Gift Giving and Receiving Do’s and Don’ts

wedding gifts

wedding giftsGift Giving and Receiving Etiquette

Gift giving can be a tricky thing, you always want to make the right impression, make the gift recipient happy and feel good in the end with your purchase.

Gift receiving isn’t that simple either. You don’t want to make anyone feel bad, excluded or heart broken because they didn’t give you something that you really liked.

What if you are the “gifted”?
Is there a protocol for receiving gifts?

The answer to this question is a resounding yes!
There is a certain protocol or etiquette to follow for both gift giving and receiving and we will discuss them here.

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So, let’s start with the do’s and don’ts of gift giving.
Your heart is in the right place and you want to be mindful with your gift buying, but what to get, where to get it and how much to spend?

When buying a gift for a wedding, keep in mind that most couples will have a registry, either at a store or on-line. This will make your job much easier. Buying from the registry and as early as possible is the best thing to do. When you buy from a gift registry, you can’t go wrong, you are always getting what the person really wants.

Also, when you buy early from a gift registry, you get first pick of the best gifts and those that fit your budget. Waiting until the last minute, may leave you stuck with having to buy a toaster or perhaps with having to buy the most expensive gift on the list.

Therefore, when buying a gift for a wedding, go to the couple’s gift registry and go as early as possible.

Another thing to keep in mind is that if you are invited to a function, a wedding, birthday, anniversary, etc … any event that calls for gift giving, whether you attend or not, a gift is always in order.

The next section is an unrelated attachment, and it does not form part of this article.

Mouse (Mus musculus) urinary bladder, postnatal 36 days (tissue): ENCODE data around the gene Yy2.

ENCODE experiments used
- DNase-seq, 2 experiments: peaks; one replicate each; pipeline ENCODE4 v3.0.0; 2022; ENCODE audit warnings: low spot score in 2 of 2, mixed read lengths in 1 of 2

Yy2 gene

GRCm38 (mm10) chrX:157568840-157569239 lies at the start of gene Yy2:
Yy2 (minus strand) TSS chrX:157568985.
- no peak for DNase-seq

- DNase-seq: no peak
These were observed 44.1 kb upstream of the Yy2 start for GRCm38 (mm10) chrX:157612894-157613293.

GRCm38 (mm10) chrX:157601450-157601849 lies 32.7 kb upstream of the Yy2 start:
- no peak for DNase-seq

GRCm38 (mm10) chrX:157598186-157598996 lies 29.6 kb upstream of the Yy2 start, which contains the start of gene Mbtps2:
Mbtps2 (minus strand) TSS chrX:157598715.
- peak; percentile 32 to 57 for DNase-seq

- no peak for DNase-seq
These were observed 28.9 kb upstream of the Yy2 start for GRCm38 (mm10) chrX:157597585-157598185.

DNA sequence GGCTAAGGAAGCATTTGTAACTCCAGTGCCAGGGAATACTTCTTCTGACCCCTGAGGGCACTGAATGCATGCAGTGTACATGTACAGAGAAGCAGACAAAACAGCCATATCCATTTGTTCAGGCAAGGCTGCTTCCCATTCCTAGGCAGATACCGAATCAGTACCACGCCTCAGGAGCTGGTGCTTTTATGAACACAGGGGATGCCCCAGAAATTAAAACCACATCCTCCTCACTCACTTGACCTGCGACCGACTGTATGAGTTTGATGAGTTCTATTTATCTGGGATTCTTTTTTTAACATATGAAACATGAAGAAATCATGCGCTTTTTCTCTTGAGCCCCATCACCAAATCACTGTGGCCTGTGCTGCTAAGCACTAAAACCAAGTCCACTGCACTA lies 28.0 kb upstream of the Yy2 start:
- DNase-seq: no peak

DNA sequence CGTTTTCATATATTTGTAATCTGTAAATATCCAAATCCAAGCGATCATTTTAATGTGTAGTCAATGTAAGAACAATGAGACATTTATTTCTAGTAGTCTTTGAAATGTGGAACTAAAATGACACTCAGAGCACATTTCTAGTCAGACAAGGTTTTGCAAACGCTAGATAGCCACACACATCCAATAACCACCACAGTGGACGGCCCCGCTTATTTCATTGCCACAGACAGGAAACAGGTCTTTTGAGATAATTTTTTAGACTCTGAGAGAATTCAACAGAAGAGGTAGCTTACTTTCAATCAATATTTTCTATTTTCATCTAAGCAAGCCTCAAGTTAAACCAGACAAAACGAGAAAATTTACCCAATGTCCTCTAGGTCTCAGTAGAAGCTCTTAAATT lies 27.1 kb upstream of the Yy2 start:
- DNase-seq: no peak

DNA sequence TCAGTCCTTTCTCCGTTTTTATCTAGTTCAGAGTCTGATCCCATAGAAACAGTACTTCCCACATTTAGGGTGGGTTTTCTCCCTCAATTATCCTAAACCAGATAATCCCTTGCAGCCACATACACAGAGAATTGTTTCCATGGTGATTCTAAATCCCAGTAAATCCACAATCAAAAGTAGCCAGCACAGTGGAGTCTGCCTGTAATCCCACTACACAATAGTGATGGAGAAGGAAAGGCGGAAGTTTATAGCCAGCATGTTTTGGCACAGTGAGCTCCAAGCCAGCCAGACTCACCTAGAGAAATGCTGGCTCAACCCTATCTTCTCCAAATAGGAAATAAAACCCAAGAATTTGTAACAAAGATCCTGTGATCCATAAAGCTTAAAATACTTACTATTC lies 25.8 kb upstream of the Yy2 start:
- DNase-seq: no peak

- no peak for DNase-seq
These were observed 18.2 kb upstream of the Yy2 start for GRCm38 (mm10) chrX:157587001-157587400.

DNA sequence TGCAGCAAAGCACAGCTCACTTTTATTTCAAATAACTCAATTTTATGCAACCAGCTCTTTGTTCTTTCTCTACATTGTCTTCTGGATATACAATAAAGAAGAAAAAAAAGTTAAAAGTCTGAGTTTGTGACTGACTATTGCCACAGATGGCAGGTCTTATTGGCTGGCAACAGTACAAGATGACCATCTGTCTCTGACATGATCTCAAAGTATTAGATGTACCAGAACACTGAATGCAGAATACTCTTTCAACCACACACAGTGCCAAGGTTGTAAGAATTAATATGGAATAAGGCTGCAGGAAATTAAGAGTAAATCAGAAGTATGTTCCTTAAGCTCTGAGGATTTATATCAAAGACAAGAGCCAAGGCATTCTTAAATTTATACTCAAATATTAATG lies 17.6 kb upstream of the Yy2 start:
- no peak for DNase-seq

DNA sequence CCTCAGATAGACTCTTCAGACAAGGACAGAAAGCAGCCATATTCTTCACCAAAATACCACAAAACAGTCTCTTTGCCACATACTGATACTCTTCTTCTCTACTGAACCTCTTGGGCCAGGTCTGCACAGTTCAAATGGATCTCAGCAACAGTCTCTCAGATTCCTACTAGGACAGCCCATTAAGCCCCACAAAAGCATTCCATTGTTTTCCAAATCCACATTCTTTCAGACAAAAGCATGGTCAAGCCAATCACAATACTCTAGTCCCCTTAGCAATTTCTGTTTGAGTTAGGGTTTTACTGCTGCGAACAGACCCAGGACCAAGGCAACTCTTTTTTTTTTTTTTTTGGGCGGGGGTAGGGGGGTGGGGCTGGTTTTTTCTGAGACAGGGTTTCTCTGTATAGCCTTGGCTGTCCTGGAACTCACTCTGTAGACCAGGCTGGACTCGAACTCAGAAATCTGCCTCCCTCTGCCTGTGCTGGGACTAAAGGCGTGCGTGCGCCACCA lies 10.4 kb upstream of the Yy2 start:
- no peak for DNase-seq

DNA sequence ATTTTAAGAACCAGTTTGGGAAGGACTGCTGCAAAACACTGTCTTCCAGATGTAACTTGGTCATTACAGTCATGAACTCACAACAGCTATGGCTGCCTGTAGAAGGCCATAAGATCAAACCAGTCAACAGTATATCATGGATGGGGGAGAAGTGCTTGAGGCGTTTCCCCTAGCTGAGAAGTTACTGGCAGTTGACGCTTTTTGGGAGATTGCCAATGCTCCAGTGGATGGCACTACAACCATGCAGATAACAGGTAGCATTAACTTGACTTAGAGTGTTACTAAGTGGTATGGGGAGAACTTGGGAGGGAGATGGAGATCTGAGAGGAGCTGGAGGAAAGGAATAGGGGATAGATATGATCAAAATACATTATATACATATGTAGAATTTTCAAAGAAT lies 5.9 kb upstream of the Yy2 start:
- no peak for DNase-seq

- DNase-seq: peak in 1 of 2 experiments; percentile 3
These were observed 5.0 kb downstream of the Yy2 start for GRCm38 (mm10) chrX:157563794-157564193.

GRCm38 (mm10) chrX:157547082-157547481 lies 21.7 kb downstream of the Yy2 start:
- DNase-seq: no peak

Unless you want to give them something more personal or cash, find out where the wedding registry is (never from the couple.) If they didn’t include it in the invitation (and they shouldn’t have…!) ask a family member, friend or wedding coordinator, then, go on-line or to the store where the wedding registry is, buy the couple their gift and send it to them.

Don’t forget the gift receipt, in case the item is damaged when it arrives!

If giving cash, check or gift card, make sure to not leave it unattended, it is best to hand cash directly to the couple inside an envelope.

Can’t go to the wedding?

Say someone invited you to their wedding and you can’t attend. A note thanking them for the invite and letting them know that you can’t make it, along with their gift and a card congratulating the couple should be sent upon receipt of the invitation. No need for long explanations, just let them know that you regret not being able to attend and share with them such a joyous occasion in their lives.

Tip: Most engaged couples have a wedding website with access to their wedding registry.

Gift Receiving

If getting married, never enclose your wedding registry information in your wedding invitations.
Enclosing information of your wedding registry in your invitations is a big no no and considered of bad taste and a bit presumptuous. However, you can enclose your wedding website link.

When creating your wedding website don’t forget to add a link to your wedding registry. All of your guests will have access to it from there.

Regardless of the occasion, wedding, birthday or whatever, never open your gifts in front of your guests. It singles out who didn’t give you a gift and who may have spent the most on a gift!

Thank You Notes

Thank you notes should be sent within 2 days of receiving a gift. However, if going on a honeymoon you may not be able to send them out that soon. Try to send them as soon as you return, getting help from a family member who can gather your gifts and make a list of all who need to get a thank you note, can be of great help to ease the process upon your return.

Thank you notes should always be sent by the gift recipients and not by someone else.